“Money makes the world go around” they say, and while there are countless posts and articles on making and saving money (including on this blog 😛 ) it isn’t surprising that there are movies on money as well, and plenty of them. With a long weekend coming up, here’s a list of some of those interesting “money movies” you can watch.
Some are fictional, some based on real events, some are documentaries. The key theme is of course, money and financial markets – and hopefully, each of them will leave you with some key takeaways. They’re arranged in descending order by year of release.
* For some of the movies, viewer discretion is advised, for obvious reasons 😉
1. The Big Short (2015)
IMDb rating – 7.8
With a power packed cast featuring Brad Pitt, Christian Bale, Steve Carell and Ryan Gosling, this movie is about three different storylines that converge during the financial crisis of 2008. The director explains complex financial concepts in an unusual manner, getting celebrities to talk to camera. The movie is based on the best-selling book by Michael Lewis.
2. Wolf of Wall Street (2013)
IMDb rating – 8.2
The movie is an adaptation of the book by the same name by Jordan Belfort about his career as a stockbroker and the rampant corruption and fraud on Wall Street that ultimately led to his downfall. Directed by Martin Scorsese, it has Leonardo DiCaprio as Jordan Belfort. While the movie was a commercial success, it was controversial due to some elements in the film as well as the source of its financing. Another dubious claim to fame is the use of a certain profanity the most number of times in a mainstream film.
3. Margin Call (2011)
IMDb rating – 7.1
Set over a 24-hour period in a Wall Street investment bank in downsizing mode. The head of the Risk Management division is among those let go just as he was working on an analysis. A junior colleague completes it only to realise their company is on the brink of a financial disaster, as other panicked employees are called in to work through the night to see how best the crisis can be managed.
4. Inside Job (2010)
IMDb rating – 8.3
One of the best documentaries on the 2008 financial crisis, detailing the systemic corruption in the financial services industry in the U.S, and the consequences. Narrated by Matt Damon, it seeks to highlight that much of the disaster could have been prevented with adequate regulation and control.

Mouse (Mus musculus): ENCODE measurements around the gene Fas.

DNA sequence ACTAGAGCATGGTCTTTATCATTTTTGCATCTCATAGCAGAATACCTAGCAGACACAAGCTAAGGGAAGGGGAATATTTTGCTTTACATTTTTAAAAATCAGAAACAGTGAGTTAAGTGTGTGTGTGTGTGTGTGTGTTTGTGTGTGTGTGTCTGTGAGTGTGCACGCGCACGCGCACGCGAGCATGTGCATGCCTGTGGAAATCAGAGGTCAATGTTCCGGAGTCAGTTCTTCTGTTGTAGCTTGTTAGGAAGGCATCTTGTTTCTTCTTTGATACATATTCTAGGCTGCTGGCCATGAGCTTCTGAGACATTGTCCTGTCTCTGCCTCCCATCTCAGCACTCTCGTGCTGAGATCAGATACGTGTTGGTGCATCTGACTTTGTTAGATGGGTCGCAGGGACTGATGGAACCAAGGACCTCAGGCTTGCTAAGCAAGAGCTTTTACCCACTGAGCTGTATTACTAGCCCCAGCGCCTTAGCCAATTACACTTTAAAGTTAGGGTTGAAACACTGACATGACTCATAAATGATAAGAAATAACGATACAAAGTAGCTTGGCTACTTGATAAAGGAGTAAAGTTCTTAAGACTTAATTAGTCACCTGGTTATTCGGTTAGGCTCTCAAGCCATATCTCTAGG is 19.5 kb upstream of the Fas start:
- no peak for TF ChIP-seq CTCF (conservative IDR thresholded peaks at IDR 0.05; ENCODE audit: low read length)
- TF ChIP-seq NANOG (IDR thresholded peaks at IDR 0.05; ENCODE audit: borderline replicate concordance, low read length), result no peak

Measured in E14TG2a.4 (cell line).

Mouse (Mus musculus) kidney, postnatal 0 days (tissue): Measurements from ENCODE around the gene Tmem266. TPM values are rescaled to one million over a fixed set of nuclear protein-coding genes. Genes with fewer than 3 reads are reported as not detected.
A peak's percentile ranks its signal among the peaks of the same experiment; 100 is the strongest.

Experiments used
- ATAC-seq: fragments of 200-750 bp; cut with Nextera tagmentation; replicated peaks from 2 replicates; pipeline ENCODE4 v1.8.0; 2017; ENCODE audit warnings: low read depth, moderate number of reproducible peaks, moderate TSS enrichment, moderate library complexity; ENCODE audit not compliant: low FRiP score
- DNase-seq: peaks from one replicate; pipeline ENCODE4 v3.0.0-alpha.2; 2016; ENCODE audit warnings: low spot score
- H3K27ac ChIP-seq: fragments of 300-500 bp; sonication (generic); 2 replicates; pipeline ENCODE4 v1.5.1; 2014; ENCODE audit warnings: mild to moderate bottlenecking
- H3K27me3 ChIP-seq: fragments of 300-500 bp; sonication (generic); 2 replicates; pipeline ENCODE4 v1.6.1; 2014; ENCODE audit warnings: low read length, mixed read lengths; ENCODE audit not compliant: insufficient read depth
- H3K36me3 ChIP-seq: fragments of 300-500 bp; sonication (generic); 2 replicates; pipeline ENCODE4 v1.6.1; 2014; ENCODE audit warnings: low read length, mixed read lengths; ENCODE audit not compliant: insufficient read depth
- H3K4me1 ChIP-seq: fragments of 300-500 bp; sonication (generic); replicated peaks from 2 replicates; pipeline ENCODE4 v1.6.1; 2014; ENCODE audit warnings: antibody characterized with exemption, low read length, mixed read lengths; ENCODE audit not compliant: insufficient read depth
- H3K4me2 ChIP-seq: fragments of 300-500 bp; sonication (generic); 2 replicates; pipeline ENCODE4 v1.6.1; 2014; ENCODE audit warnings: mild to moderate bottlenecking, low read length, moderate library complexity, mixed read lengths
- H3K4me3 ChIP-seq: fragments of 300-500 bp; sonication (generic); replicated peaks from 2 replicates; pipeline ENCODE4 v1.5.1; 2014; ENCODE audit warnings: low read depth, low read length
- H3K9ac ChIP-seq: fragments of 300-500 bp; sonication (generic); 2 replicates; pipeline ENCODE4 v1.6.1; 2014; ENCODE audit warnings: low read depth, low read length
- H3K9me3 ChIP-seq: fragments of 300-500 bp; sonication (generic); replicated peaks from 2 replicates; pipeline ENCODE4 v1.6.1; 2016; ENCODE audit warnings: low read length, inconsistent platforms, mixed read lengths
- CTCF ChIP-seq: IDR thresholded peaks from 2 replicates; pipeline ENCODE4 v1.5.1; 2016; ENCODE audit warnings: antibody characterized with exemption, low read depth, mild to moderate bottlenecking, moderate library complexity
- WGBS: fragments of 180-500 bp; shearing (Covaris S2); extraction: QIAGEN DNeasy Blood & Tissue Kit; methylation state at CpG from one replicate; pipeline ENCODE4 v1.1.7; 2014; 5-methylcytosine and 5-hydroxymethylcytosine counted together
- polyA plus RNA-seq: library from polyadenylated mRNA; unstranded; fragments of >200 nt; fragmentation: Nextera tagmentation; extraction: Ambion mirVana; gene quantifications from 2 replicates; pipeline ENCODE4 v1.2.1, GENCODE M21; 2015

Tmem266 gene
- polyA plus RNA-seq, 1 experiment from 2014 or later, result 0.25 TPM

5. Wall Street – Money Never Sleeps (2010)
IMDb rating – 6.2
A sequel to “Wall Street” and based around the financial crisis in 2008. Michael Douglas reprises his role of Gordon Gekko, this time using his daughter’s fiance, an investment banker, to get even with an old enemy.
6. Enron: The smartest guys in the room (2005)
IMDb rating – 7.7
A documentary based on the 2003 bestseller with the same name, by reporters Bethany McLean and Peter Elkind, about Enron’s corrupt business practices that caused the company to file for Chapter 11 bankruptcy in 2001. It is one of the biggest bankruptcies in history and led to suicides, lost jobs and pensions for thousands of employees, besides erosion of over $11 billion in shareholder value.
7. Boiler Room (2000)
IMDb rating – 7.0
This film shows the “pump-and-dump” scheme in action, where stockbrokers create an artificial demand for fake companies or penny stocks and then dump them, leaving those shareholders with worthless stock. A trainee stockbroker is caught in this web of deceit and after seeing someone’s savings go up in smoke due to a tip he gave, resolves to make amends. He’s later arrested by the FBI and agrees to take down the firm in exchange for immunity from prosecution.
8. Rogue Trader (1999)
IMDb – 6.3
Rogue Trader is based on former derivatives broker Nick Leeson’s book. His claim to infamy was breaking all trading rules and generating losses and debts that couldn’t be recovered. Responsible for bringing down Barings Bank in 1995, he was eventually caught and sent to prison, where he wrote this autobiography.
9. Wall Street (1987)
IMDb – 7.4
Easily one of the best known films about the stock market and insider trading. Directed by Oliver Stone, the central character Gordon Gekko, played by Michael Douglas, epitomises the “greed is good” way of the wealthy and unscrupulous corporate raiders and stockbrokers of the ’80s.
And here’s No. 10 – a bonus
IMDb – 7.5
There aren’t many Indian movies on money and financial markets, so this is one of the exceptions. “Gafla” means scam, and the story revolves around a man obsessed with money and using the stock market as his vehicle to fame, success and wealth. The fraudulent manner in which he achieves this is reminiscent of the 1992 stock market scam in India involving Harshad Mehta.
Which are your favourite movies on money? Do share them in the comments, and enjoy the long weekend!
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